But with the advent of parochial ‘Liturgical Committees’ and the machinations of ‘Liturgists’ in recent decades, people have the impression that they can change, edit or mangle the rubrics at will. It is not ‘my’ Liturgy or ‘your’ Liturgy – it is the Church’s Liturgy and She, through the relevant authorities, sets the rules. It is up to all of us – clergy and lay alike – to respect and observe them.

It is not a choice. It is an obligation, rooted in obedience.

The Rev. M. Forbes said...

The Benedictine Arrangement is actuallyu, at Rome, the old norm. What is new is the placement of the Pope's chair before the Altar of the Confession. St. Peter's is not a cathedral and so no throne. In the old days it was very rare for the pope to use this altar. In the ordinary parish, he is celebrating ad orientem.

You think the double crucifix is a problem? Where I was an undergrad we had a chapel in the round. There was a three sided crucifix hanging from the rafters. Huge! On the back of the tabernacle there was a plexiglass crucifix for the priest. Ah, 50's modern!


Physiocrat said...

It certainly struck me as strange for the priest to celebrate mass behind a wall of brass.

Getting Ad Orientem accepted by the congregation is a matter of good catechesis. This is where the priest has to exercise his duty of leadership. It is not a matter of giving the "congregation a say". The Catholic church is not a democracy, it is a school.

Evagrius said...

"My main dislike of contra populum celebration is that the altar becomes a barrier between priest and people and the altar which should be a focus for the unified worship of all God's people separates the priest from the people."
That's certainly true. I also agree, Fr., that the Benedictine Arrangement feels like an uncomfortable compromise.

"it is a far cry from the Missal of Pius V"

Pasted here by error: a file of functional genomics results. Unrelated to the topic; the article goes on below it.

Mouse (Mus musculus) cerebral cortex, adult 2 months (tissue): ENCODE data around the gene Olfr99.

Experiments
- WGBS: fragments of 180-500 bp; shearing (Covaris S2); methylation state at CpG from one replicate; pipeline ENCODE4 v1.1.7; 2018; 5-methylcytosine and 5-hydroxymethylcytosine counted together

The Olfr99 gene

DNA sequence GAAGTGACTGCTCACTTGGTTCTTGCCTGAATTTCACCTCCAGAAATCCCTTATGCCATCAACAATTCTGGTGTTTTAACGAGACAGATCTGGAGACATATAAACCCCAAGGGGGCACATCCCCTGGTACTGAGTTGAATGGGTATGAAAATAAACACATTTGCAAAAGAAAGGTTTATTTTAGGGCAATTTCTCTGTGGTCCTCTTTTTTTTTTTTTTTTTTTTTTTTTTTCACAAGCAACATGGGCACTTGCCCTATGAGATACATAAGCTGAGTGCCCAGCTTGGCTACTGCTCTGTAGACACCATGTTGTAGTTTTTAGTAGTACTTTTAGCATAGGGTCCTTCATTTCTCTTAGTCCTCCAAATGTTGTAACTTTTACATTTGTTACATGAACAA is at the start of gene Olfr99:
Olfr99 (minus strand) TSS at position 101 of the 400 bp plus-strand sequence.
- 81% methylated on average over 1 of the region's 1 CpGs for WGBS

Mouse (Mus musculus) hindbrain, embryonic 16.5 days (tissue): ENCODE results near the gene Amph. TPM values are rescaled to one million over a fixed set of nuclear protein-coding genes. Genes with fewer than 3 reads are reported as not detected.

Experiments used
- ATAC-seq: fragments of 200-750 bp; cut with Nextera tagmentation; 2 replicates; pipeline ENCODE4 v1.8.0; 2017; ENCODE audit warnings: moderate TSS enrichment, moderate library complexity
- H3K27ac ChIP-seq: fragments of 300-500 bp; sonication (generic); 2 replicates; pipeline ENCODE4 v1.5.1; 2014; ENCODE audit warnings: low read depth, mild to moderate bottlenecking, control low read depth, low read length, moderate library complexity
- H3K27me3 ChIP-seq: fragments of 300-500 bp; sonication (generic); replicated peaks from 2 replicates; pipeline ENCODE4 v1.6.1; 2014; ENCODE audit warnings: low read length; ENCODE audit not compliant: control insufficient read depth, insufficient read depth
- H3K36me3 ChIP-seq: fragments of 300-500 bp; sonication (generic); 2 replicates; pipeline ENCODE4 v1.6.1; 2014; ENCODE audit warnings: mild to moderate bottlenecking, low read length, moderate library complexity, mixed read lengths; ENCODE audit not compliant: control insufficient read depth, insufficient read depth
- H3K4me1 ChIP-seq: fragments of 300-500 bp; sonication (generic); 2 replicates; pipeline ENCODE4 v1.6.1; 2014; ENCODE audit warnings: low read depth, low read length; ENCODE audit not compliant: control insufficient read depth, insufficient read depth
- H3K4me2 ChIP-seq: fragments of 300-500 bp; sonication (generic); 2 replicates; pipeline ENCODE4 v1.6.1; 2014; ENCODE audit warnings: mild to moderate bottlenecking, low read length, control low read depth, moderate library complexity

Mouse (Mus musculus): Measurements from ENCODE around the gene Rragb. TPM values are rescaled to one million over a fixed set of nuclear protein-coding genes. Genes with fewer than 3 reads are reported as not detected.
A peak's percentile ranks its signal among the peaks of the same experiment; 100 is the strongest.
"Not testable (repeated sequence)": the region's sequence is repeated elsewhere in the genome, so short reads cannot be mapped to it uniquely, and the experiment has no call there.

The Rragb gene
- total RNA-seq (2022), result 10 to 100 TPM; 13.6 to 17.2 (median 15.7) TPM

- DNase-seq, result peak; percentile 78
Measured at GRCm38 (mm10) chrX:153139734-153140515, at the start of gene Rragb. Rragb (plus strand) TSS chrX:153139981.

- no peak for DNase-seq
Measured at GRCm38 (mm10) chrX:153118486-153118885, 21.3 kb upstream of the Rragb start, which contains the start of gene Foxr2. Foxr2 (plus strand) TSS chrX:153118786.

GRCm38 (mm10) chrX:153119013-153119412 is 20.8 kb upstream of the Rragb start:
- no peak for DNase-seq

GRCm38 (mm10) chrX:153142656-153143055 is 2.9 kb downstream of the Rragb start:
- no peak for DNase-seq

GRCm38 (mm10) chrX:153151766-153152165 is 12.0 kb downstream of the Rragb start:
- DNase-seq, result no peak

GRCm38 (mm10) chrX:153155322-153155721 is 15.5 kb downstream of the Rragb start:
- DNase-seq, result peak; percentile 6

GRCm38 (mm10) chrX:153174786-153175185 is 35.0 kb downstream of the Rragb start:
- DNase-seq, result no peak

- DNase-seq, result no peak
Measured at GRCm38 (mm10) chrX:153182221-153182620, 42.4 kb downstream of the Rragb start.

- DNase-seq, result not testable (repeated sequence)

Mmm. How does that go with the EF Missal Ritus Servandus V, para 3, Fr.?

"ad Deum" worship is, I think, the better option, but I am nevertheless cagey of dogmatising this; most of the major Roman basilicas, after all (San Clemente is a key example), have altars which, facing "ad orientem" also face "versus populum".

I note Fr. Hunwicke has also written on the subject:

David said...

The Catholic church is not a democracy, it is a school.

The problem is that a great many evils can be perpetrated with that excuse.

John Grogan said...

Few will remember that immediately after the practise of Mass facing the people was introduced, In Italy, at least, forests of tall candlesticks and crucifixes rose on the new altars, effectively blocking the view of the people. This was quickly seen to be impractical and low, saucer-shaped candlesticks holding thick candles replaced them. All the Pope has done is return to the earlier custom, using slightly taller candlesticks but re-creating the same division.

What, in the illustration you have chosen is absurd is the panel on the altar showing the dead Christ defying gravity. It is preposterous. Should this have seen re-considered, the figure would be lying down beneath the altar. Isn't this Sydney Cathedral in Australia?

epsilon said...

It's not just the direction! - I was at Mass in a certain London oratory last Saturday night where the priest remained ad Deum with the people. There were no lay readers or extraordinary ministers, Thank God! However, the priest read the readings and gave the sermon as if he was in a rush to get to see a football match or something!